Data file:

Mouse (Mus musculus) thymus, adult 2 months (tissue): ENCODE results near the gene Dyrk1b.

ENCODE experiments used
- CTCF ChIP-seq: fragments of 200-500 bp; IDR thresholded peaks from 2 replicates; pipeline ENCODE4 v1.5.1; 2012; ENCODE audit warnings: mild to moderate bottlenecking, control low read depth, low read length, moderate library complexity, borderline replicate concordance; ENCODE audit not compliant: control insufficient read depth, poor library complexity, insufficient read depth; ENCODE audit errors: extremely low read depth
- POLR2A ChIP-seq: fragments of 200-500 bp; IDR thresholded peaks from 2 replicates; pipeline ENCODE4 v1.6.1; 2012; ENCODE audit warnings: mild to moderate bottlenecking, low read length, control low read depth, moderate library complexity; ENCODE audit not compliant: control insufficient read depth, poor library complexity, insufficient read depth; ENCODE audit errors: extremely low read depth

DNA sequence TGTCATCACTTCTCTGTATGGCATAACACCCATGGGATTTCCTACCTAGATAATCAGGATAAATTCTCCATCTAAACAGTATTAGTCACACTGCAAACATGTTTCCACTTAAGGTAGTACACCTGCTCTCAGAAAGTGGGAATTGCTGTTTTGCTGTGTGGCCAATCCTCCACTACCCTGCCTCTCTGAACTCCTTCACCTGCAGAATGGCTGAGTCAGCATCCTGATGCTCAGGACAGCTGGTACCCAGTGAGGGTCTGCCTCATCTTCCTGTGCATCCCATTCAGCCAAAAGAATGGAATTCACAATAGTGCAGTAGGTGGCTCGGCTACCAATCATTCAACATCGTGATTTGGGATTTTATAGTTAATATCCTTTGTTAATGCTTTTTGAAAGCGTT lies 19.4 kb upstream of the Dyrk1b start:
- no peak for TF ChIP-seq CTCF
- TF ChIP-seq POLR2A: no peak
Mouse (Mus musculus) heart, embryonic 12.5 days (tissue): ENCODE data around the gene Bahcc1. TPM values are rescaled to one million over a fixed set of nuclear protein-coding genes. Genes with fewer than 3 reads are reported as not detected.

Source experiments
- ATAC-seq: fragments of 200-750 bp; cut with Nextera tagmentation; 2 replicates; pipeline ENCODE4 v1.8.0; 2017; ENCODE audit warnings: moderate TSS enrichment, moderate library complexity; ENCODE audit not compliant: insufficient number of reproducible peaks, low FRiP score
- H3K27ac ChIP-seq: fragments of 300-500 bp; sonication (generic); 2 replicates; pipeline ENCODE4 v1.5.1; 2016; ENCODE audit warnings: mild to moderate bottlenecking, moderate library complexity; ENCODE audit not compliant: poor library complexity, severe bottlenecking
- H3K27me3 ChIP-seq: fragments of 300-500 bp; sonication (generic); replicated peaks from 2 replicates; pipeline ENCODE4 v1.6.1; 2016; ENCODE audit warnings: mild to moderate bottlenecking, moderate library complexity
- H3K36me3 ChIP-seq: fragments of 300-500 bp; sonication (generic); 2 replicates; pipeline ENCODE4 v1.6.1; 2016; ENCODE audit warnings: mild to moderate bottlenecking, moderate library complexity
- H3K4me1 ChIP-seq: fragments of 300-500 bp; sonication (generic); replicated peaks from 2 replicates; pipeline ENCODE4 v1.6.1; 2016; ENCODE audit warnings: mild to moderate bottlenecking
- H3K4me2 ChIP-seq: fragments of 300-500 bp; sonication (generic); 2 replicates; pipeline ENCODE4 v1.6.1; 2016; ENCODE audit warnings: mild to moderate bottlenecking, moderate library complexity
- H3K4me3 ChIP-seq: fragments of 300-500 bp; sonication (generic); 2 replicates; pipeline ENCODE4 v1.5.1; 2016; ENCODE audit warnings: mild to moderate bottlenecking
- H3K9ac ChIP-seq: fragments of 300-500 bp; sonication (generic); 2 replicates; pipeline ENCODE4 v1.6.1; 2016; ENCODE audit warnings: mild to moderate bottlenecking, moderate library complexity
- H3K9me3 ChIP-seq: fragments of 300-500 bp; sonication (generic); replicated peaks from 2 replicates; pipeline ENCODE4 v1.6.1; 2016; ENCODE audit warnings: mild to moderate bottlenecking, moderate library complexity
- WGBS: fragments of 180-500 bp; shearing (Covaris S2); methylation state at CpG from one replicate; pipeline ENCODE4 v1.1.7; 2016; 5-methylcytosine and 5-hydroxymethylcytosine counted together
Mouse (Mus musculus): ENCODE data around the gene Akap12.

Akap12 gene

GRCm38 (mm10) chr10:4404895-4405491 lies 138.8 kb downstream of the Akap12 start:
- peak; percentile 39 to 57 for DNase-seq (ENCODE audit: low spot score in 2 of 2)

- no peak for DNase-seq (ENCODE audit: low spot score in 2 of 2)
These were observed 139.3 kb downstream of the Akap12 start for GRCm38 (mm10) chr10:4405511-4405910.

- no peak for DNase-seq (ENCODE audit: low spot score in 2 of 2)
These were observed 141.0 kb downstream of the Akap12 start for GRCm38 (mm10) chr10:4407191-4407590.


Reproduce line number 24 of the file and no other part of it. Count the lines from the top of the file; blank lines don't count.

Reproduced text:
- no peak for DNase-seq (ENCODE audit: low spot score in 2 of 2)